WaPo : 10 French Soldiers Killed by Taliban

Wednesday, August 20, 2008

10 French Soldiers Killed by Taliban

Fighters in Afghanistan Also Target NATO Base

By Candace Rondeaux | Washington Post Foreign Service | August 20, 2008

ISLAMABAD, Pakistan, Aug. 19 -- In unusually large and well-coordinated attacks in eastern Afghanistan, Taliban insurgents killed 10 French paratroopers in a mountain road ambush and at least six suicide bombers attempted to storm a NATO alliance base, NATO and Afghan officials said Tuesday.

The ambush, the deadliest single attack on the French military since 1983, led French President Nicolas Sarkozy to fly to Afghanistan to offer condolences and emphasize that France would stay in the war despite public misgivings at home. France recently sent 700 more soldiers to the country.

In the Afghan war, high death counts among international troops have usually been the result of aircraft being shot down or cleverly placed bombs. Monday's attack on the French, however, was carried out by massed Taliban fighters. Likewise, suicide attacks are normally the work of lone bombers, but at the NATO base, six came together.

As violence in Iraq has settled down in the past year, it has been on the upswing in Afghanistan, with the Taliban showing increasing boldness and sophistication. In the last three months, more foreign troops have been killed in Afghanistan than in Iraq, making this year one of the most lethal since U.S.-led military operations began in Afghanistan in 2001.

The fighting with the French began late Monday afternoon when about 100 insurgents ambushed a French-led reconnaissance patrol near the town of Sarobi, about 40 miles east of Kabul, according to French and NATO officials. Shortly after the ambush, air support and a quick-reaction force of NATO and Afghan soldiers were sent to reinforce the French patrol, which also suffered 21 wounded.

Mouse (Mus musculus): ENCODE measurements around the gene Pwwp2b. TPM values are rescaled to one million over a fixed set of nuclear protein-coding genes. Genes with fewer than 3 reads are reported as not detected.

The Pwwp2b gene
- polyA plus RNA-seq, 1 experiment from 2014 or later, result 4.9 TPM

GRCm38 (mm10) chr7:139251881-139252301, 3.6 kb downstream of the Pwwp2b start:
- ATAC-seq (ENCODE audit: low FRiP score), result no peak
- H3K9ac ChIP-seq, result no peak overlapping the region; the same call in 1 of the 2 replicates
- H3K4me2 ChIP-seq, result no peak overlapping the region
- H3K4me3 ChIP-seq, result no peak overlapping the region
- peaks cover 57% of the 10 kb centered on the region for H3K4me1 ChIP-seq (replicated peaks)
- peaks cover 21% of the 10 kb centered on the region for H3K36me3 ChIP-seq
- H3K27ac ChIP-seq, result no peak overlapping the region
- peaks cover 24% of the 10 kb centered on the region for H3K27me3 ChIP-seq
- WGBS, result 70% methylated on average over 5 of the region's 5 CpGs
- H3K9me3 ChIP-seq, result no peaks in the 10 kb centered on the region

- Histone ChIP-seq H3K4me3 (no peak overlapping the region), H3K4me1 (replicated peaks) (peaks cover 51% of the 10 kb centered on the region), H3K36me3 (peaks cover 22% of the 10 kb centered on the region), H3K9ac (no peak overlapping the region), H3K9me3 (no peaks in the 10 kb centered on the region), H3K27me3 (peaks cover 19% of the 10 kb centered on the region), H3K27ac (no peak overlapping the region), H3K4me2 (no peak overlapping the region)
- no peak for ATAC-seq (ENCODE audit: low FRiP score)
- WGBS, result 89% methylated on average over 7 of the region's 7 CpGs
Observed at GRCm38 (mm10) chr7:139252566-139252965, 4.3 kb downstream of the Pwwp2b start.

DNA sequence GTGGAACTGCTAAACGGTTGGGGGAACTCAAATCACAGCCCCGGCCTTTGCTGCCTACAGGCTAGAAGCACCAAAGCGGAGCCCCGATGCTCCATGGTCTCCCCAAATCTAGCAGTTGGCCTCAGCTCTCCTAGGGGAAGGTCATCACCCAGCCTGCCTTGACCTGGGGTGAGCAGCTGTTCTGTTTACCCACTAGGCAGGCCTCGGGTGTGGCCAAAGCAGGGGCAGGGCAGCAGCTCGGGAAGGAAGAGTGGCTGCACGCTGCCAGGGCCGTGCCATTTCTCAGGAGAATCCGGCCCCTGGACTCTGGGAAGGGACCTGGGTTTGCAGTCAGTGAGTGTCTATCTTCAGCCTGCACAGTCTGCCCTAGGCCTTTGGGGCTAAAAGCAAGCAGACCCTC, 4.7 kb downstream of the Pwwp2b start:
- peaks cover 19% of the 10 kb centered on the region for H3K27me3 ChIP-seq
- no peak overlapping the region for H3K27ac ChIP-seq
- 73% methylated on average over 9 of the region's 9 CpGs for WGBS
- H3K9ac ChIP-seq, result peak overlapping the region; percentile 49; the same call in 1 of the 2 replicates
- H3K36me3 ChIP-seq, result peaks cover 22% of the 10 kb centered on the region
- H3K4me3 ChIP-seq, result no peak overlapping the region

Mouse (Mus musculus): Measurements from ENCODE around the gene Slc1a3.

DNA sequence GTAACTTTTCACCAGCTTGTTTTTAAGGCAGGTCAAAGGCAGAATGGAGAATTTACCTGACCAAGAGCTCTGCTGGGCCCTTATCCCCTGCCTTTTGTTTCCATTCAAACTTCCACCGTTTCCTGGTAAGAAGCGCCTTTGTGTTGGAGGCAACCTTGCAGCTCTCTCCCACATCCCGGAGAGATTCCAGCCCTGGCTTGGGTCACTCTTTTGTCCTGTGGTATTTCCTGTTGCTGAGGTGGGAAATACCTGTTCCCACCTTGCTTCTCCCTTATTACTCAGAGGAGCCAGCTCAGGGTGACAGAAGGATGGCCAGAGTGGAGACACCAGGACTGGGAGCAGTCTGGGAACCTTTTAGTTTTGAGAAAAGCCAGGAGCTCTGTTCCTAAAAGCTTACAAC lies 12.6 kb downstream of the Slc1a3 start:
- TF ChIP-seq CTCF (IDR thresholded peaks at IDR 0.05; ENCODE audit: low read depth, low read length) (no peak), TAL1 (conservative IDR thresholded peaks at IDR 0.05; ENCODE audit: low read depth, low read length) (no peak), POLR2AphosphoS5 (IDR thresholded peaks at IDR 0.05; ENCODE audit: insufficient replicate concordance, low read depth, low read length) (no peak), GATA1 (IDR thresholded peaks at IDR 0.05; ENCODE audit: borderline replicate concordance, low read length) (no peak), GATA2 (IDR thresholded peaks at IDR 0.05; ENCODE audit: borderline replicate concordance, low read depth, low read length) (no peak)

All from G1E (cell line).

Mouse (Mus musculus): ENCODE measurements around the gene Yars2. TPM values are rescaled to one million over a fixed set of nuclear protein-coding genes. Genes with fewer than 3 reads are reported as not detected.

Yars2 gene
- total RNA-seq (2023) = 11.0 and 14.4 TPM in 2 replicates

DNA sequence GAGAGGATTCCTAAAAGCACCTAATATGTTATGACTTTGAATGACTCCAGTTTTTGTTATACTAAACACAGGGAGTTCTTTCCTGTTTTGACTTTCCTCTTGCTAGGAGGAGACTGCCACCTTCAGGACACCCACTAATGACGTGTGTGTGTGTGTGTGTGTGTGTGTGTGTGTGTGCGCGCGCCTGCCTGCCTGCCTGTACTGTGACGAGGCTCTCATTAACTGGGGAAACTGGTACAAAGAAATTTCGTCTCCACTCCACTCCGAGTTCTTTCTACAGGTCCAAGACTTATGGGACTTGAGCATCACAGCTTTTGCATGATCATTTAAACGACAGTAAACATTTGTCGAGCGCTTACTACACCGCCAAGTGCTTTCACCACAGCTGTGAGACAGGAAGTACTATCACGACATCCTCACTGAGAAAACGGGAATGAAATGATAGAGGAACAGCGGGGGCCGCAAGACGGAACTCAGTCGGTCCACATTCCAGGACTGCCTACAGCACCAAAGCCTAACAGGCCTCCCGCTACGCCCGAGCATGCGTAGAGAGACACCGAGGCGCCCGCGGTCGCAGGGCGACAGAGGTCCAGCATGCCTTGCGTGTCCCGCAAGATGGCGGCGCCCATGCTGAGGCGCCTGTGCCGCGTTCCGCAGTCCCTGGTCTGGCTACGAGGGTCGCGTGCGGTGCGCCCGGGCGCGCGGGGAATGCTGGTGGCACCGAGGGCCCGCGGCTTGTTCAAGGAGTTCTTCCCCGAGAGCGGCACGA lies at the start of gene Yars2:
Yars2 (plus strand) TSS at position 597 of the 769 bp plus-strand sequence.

Gen. Mohammed Zaher Azimi, chief spokesman for the Afghan Defense Ministry, said at least 13 insurgents were killed and 14 were injured in the exchanges. Azimi said that heavy fighting continued well into Tuesday morning but that NATO and Afghan soldiers were close to clearing the area of insurgents by late afternoon.

The death toll was the highest the French armed forces had suffered anywhere in a single incident since 1983, when 58 troops died in a suicide attack in Beirut carried out in tandem with one that killed 241 U.S. service members.

The NATO base that the suicide bombers targeted was in Khost province. On Monday, a car bomb was detonated outside the base, killing 10 Afghans and wounding 13. A second car bomb was seized before it went off, NATO said. On Tuesday, insurgents followed up with a second attack.

Arsala Jamal, governor of Khost province, said he believed that as many as 10 suicide bombers may have taken part in Tuesday's assault. By his account, the trouble began when 10 to 15 Taliban fighters were seen approaching the base, known as Camp Salerno. NATO troops repelled them with heavy gunfire from the ground and helicopters, Jamal said.